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Reconciling sexuality with religion

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One would be hard pressed to find instances of Orthodox Judaism and LGBTQ (lesbian, gay, bisexual, transgender, queer) occupying the same sentence. Yet for the women whose stories appear in the anthology, "Keep Your Wives Away from Them: Orthodox Women, Unorthodox Desires," reconciling the two is a familiar task.

After coming across "Lesbian Nuns: Breaking Silence," a collection of stories from women in convents coming to terms with their sexuality, editor Miryam Kabakov was inspired to publish the first Jewish equivalent of the anthology. She began by conducting an experiment to elicit responses from Orthodox Jewish women as to how they build integrated religious and sexual or gender identities. Kabakov connected with 13 women whose stories comprise "Keep Your Wives Away from Them." The contributors boast a range of backgrounds and lay claim a host of different experiences, yet each of their essays affirms the possibility of being a member of both LGBTQ and Orthodox Jewish communities.

Still, that's not to say they effortlessly continued practicing Judaism without sacrificing their sexuality or gender identity. As a lesbian or transgender individual in the world of Orthodox Judaism, struggles inevitably ensue.
One contributor, reflecting on her initial brush with lesbianism, admits that if she were to say she liked girls, the backlash would have felt like a "permanent door was closing on her religious community." Another author reveals the difficulties of being transgender and coming out as female when living in the all-male environment of Chabad. Certainly, the women given a voice in the anthology each attest to feelings of fear and deprivation when first approaching the intersection of religious and sexual or gender identity.

"When you come out in the Orthodox Jewish world, a lot is at stake," Kabakov says. "An adult could lose his or her family and lose status in the community."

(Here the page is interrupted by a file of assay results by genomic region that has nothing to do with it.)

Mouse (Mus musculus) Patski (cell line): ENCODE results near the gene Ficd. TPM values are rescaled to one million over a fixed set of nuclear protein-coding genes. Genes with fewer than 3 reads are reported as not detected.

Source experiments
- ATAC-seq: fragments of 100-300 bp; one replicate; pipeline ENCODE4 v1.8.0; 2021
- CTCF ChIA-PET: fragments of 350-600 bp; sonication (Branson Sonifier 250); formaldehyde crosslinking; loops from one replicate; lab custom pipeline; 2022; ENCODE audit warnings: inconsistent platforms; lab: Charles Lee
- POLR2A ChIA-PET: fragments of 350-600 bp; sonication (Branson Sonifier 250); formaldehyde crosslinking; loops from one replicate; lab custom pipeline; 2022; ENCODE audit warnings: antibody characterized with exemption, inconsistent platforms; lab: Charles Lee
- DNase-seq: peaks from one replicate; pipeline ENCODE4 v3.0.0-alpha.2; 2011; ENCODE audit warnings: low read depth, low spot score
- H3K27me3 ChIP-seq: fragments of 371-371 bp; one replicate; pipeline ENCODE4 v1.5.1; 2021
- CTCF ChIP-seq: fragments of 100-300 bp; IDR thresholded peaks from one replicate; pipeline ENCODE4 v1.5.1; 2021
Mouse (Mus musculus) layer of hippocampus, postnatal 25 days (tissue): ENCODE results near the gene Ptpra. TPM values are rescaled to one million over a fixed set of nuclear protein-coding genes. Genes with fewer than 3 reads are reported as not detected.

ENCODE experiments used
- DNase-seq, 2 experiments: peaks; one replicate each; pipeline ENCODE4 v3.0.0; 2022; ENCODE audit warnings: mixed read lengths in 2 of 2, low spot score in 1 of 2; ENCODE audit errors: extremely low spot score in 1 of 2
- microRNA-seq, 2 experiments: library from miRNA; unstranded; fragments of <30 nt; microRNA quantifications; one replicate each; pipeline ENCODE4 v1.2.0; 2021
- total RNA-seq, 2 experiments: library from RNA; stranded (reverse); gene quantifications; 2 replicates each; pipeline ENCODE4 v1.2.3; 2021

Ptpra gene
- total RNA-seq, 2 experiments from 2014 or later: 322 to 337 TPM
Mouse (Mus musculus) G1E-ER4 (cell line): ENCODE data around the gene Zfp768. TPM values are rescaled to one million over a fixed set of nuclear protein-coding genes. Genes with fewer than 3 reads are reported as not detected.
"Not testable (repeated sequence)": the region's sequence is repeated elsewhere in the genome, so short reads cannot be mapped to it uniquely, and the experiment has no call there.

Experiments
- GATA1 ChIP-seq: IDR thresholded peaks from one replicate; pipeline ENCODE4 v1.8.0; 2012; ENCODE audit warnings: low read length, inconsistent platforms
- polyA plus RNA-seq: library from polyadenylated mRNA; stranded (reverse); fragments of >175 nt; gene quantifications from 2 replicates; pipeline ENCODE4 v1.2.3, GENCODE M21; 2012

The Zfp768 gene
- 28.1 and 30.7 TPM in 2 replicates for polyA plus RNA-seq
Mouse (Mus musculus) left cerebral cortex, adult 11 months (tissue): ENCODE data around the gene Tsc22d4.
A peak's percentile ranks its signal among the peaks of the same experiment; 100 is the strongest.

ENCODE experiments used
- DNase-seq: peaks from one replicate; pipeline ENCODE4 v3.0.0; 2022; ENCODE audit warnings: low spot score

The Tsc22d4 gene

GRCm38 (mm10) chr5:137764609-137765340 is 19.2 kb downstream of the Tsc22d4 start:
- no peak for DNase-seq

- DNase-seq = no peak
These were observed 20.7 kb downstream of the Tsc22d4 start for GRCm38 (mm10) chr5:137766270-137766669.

The essays in "Keep Your Wives Away from Them" give consideration to life after the struggle to come out, when Jewish LGBTQ men and women are faced with the task of integrating religion and sexuality. A number of the authors seek out and form support groups where they can continue practicing Judaism in a familiar, Orthodox environment and connect with one another, keeping religious communities alive.

Eshel, devoted to creating understanding and support for gay and lesbian people in Traditional and Orthodox communities, is one such group. Formed in 2010, it offers educational initiatives for its members, including training and empowerment of Traditional and Orthodox speakers. Safety and confidentiality are essential components of Eshel, as people involved in its programs are taking a risk by showing their faces and may not be comfortable divulging their sexuality to the greater Jewish community just yet.

Urging Traditional and Orthodox communities to welcome gay and lesbian members is fundamental to Eshel's mission. Kabakov, a member of the Eshel board, says, "It's hard to be different in the Orthodox world. Other Orthodox Jews who are ostracized should show empathy for gays and lesbians."

Eshel is also introducing its first summer vacation retreat this year. The Shabbaton will be held on July 5-8 in Watervliet, Michigan and feature a weekend of educational excursions, prayer, singing, dancing, painting, and leadership projects, in addition to an appearance by gay Orthodox Jewish hip-hop artist Y-Love.

"Keep Your Wives Away from Them" and support groups like Eshel are taking the lead in giving LGBTQ women and men opportunities to speak where they have previously been silenced. "We have to show members of the LGBTQ community that Orthodox Judaism and homosexuality are compatible," says Kabakov. "If we don't provide a model for them, they won't maintain religious observance."

 For more information about "Keep Your Wives Away from Them: Unorthodox Women, Orthodox Desires," visit www.keepyourwivesawayfromthem.com. Go to www.eshelonline.org to learn about Eshel and its upcoming Shabbaton retreat.

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